Name:  iron-on_tape_1.jpg
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    Reflective legbands are especially valuable because their motion gives the right "human being" cue, and they're omnidirectional and down low where a low-beam headlight will hit them well. I use the wide Jog-A-Lite ones from REI.


    2. active lighting is desirable because of the shortcomings and limitations with passive reflection.

    --I've used simple 2xAAA amber flashers clipped to my pannier side pockets.

    --BikeBrightz 2AAA light sticks can be zip-tied under the top tube (also available in amber/yellow), and aren't truly waterproof but held up OK. Ebay has some of the analogous Fibre Flare omnidirectional 2AAA light sticks that are nice for under the top tube or on the front of the seat tube.

    --For a flat-bar bike, the Trek/Bontrager Beacon bar-tip red taillights are also visible from the sides, but these appear to have been discontinued, so check your local Trek dealers if you want those (2 x AAA).

    --I don't really like lights that require disposable button batteries, but the Cateye Orbit or Nite-Ize Spokelit are visible from side approaches and send a very recognizeable "bicycle!" cue by their cyclic motion.

    --If you don't mind the drama-queen effect, you could also hang a very lightweight 1AAA keychain flashlight from your jacket's zipper pull and let it dangle. Having a light-colored jacket with the flashlight splashing its beam all over it would really catch the observers' eye, plus you have a really easy-to-find zipper pull! On LOW, these run a very long time; I use one on the front of my helmet to read my Garmin.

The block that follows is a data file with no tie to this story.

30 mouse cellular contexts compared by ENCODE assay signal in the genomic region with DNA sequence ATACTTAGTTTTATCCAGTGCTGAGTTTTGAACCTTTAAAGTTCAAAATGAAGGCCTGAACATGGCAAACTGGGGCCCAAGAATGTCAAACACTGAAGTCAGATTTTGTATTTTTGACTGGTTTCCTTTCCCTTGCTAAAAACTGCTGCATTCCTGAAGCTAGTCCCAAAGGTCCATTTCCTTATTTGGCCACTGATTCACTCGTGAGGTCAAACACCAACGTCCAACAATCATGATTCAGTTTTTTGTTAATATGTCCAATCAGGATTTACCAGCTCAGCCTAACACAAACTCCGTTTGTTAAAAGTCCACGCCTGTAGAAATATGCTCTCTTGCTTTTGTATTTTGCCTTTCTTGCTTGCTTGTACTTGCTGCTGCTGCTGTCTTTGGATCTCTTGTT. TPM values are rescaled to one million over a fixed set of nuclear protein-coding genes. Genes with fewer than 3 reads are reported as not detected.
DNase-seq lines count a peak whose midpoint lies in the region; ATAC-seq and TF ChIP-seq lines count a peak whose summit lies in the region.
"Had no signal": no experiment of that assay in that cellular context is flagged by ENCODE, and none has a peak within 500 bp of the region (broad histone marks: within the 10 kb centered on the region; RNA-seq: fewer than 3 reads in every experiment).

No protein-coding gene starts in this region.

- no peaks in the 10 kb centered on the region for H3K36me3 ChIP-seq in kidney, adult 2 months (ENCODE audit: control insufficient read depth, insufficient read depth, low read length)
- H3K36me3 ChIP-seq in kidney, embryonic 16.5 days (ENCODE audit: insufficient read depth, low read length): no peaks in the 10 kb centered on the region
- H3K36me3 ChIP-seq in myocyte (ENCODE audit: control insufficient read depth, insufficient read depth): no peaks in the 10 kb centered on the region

--I think even a small helmet-mounted front and rear light have value in some situations. For example, if I ride close to a line of parked cars, someone trying to pull out from a side street may not see my bike-mounted lights until the last moment. But a helmet light has a much better chance, at least over the top of passenger cars. Similarly, in city traffic, someone approaching from the rear may not see my bike taillights, but my helmet is above the roofline of a passenger car. And of course the helmet light can be steered, and has vertical separation from the bike lights to provide a divergence cue that helps the observer determine range.

  15. #15
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    You cant be missed looks like something out of TRON. Awesome
    Quote Originally Posted by Medic Zero View Post
    Since you are interested in efficiency + speed, might I suggest reflective tape?





    Those were taken with my phones flash, I expect it looks about the same in car headlights.

  16. #16
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    Quote Originally Posted by johncoldbeer View Post
    You cant be missed looks like something out of TRON. Awesome
    True. But they show up in headlights about 0.5 to 1 second before you are directly in front, less if you are in the near lane. Just in time so they knew what they ran over. Sad but too true.

  17. #17
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    I've run these for a bit: SpokeLit LED Bike Light

    Went to my local Walmart and picked up a couple for a buck or two less than Niteize sells them for online.

    Relatively light, has both steady and flashing modes. The "Disc-O" model doesn't have a real steady mode, instead it slowly fades between several different colors....certainly eye catching. The gate security guards at my work commented they were pretty eye-catching.
    "You're messing with my zen thing, man!"